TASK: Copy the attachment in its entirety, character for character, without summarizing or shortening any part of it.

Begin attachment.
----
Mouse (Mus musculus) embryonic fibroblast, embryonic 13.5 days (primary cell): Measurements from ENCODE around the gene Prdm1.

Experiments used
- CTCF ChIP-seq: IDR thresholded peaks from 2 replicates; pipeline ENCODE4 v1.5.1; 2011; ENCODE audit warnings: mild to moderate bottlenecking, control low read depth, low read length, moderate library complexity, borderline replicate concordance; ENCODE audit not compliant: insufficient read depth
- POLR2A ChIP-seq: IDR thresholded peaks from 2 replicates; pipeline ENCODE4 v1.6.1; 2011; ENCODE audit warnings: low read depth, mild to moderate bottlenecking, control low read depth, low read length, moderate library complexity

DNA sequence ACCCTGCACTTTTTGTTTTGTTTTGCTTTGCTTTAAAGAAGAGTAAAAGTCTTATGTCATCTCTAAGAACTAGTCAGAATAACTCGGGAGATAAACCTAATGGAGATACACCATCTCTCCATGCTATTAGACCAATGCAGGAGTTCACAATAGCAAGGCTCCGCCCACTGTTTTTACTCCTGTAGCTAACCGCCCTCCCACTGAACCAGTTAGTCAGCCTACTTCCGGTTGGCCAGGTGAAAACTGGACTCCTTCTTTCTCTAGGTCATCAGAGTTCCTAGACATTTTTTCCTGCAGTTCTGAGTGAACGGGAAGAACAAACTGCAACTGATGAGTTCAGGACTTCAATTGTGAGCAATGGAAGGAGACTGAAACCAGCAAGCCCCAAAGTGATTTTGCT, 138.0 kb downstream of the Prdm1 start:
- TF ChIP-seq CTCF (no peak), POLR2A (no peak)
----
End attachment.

Mouse (Mus musculus) embryonic fibroblast, embryonic 13.5 days (primary cell): Measurements from ENCODE around the gene Prdm1.

Experiments used
- CTCF ChIP-seq: IDR thresholded peaks from 2 replicates; pipeline ENCODE4 v1.5.1; 2011; ENCODE audit warnings: mild to moderate bottlenecking, control low read depth, low read length, moderate library complexity, borderline replicate concordance; ENCODE audit not compliant: insufficient read depth
- POLR2A ChIP-seq: IDR thresholded peaks from 2 replicates; pipeline ENCODE4 v1.6.1; 2011; ENCODE audit warnings: low read depth, mild to moderate bottlenecking, control low read depth, low read length, moderate library complexity

DNA sequence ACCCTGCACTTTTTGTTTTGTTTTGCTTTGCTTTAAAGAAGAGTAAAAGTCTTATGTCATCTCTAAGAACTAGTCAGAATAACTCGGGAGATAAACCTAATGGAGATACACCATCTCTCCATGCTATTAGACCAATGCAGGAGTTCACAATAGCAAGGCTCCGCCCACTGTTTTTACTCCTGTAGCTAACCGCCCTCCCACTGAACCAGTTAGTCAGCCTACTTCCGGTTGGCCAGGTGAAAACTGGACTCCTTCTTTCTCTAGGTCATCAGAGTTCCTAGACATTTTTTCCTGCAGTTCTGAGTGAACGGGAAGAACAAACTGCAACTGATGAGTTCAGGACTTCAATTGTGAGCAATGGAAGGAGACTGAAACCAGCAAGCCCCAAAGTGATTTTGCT, 138.0 kb downstream of the Prdm1 start:
- TF ChIP-seq CTCF (no peak), POLR2A (no peak)